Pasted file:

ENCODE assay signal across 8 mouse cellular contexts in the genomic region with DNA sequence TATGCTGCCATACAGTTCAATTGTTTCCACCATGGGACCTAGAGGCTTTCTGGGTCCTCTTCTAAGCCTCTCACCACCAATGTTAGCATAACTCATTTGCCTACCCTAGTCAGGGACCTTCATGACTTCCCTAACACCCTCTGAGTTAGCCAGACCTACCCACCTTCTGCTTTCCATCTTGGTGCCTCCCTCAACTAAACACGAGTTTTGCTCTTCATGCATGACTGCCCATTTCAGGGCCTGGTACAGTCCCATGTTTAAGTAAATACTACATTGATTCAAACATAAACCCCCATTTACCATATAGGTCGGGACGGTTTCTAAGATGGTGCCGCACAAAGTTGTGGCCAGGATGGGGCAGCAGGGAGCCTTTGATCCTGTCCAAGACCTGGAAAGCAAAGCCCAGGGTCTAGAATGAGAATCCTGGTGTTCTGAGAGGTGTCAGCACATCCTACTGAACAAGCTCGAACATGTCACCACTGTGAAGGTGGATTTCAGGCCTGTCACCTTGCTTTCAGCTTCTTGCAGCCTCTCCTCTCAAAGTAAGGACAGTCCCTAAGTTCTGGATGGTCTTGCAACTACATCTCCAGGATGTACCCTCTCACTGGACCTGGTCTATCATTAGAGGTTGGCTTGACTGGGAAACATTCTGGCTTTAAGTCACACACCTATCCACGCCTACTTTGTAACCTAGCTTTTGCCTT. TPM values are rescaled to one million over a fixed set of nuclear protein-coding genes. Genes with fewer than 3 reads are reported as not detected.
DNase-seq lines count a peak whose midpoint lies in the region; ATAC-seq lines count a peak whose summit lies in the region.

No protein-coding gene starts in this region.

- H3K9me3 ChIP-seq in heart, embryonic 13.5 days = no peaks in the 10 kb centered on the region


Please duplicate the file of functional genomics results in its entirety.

ENCODE assay signal across 8 mouse cellular contexts in the genomic region with DNA sequence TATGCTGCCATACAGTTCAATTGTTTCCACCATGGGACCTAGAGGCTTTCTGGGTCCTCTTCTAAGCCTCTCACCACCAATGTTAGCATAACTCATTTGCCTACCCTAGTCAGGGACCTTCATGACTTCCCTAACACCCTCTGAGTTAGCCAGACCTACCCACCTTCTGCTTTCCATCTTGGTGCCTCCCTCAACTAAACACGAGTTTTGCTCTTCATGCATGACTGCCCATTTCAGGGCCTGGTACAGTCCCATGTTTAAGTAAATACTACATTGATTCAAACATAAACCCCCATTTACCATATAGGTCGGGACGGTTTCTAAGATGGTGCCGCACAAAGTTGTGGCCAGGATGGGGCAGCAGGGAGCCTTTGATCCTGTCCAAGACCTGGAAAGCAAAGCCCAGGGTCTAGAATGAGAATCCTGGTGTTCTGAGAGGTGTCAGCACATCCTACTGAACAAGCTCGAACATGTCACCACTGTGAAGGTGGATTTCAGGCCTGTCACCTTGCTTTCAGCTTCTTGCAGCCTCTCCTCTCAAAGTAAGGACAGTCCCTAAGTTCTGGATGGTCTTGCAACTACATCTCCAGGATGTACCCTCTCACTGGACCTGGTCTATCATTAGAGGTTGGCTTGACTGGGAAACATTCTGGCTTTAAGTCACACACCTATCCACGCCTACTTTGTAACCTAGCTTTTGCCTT. TPM values are rescaled to one million over a fixed set of nuclear protein-coding genes. Genes with fewer than 3 reads are reported as not detected.
DNase-seq lines count a peak whose midpoint lies in the region; ATAC-seq lines count a peak whose summit lies in the region.

No protein-coding gene starts in this region.

- H3K9me3 ChIP-seq in heart, embryonic 13.5 days = no peaks in the 10 kb centered on the region